(16:36) – Like with Facebook and Instagram, that’s pretty cool when you’re face timing with a friend or you’re doing something social, but there’s also the bad actors, when someone tries to hack the system. There should be regulations put in place there.
(17:53) – Using where you can use AI to pre-filter out the really awful stuff so people don’t have to look at it in the content moderation side that’s just an ethical thing to do, because it’s really unfair to make people look at that stuff it’s necessary, but it’s awful.
(19:57) – Responsible use of data: when AI is used, you should know that it was used and have some ability to have discussion or escalation, if you disagree with it with an outcome, because it will enhance the AI for everybody else once you solve it and you should know that it was generated by an algorithm or a person.
(23:03) – As these customer service human interaction systems become better, they will also have a little more transparency and what you can do about it, because if it was an algorithm, if it were an algorithm, it would have told you, it was because of this and this and this, which is then correctable.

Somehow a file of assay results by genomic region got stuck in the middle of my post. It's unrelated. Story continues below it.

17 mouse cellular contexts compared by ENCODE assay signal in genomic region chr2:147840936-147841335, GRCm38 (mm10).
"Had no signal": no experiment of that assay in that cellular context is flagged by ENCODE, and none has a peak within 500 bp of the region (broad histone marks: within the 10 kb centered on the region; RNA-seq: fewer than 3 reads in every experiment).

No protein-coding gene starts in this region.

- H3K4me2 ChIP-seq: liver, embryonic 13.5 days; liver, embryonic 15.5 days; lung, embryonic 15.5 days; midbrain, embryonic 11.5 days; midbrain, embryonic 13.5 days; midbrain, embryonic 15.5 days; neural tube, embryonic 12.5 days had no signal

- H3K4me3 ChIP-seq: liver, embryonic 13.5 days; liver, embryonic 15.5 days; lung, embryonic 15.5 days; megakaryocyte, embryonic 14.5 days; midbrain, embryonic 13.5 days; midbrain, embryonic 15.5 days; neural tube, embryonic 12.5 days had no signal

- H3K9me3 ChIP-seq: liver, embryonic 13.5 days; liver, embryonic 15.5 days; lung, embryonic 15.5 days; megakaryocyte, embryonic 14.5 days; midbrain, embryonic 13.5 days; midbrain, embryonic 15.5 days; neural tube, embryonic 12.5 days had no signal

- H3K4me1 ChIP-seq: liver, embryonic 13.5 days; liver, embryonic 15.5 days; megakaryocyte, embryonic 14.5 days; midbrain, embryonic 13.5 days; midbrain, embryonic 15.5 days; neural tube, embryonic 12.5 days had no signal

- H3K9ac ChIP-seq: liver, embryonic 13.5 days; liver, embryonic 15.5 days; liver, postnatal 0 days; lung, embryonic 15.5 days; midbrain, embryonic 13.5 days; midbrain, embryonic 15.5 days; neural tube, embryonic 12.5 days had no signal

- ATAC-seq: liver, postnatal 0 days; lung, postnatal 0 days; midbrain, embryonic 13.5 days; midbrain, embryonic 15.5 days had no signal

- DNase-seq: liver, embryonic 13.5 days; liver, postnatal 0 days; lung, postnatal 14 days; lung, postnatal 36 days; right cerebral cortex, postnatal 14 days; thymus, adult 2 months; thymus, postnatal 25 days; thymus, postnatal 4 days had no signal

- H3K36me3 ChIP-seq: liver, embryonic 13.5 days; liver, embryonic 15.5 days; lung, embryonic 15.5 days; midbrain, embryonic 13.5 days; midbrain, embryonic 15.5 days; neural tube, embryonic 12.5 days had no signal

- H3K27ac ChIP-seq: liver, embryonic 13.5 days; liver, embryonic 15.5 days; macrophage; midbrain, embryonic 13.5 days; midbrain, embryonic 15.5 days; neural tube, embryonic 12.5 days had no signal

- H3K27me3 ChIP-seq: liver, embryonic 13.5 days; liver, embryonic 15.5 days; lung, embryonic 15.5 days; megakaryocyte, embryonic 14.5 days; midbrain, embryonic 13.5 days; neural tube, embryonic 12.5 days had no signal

(24:23) – With these new AI recruiting tools that are beginning to emerge, perhaps we’re going to move into a process that better serves humans, but also frees up the hiring manager to work on more challenging tasks. The complement of people owning the HR process and whatever policies, governance, and AI is that actually can tell you a little bit more about why they made the decisions they made is a better combination than purely doing with people who are purely doing AI.
(27:27) – Setting policies to know what criteria to look for in candidates. Students are using reverse engineering on their resumes so they have the right buzzwords in there so that an algorithm will pick them. It will help get them to the top of an algorithmic decision that’s a whole different world, and it’s a really interesting result.
(28:28) – Once we give AI a task, it now runs on its own, but in reality, people are still ultimately responsible for every system in a business. You can’t really just delegate this, you still are responsible for the policies, quality and bias and all the other things that go into making a system work well.
(30:24) – We run an ethical AI council at Cognizant, which is a subset of our corporate responsibility office and it specifically focuses on making sure that for the projects we do we’ve considered the ethical implications of doing it as well as the ethical implications of not doing it. if you have the ability to save someone’s life and you choose not to, that’s unethical to walk by someone you could save their life, but don’t do something when you’re involved in AI.
(33:22) – Systems should know that you should be able to set it and define it in some way and at least be informed in that moment when you can’t make a decision fast enough, at least having an AI tell you what’s going on would be better than having nothing tell you it just guessing.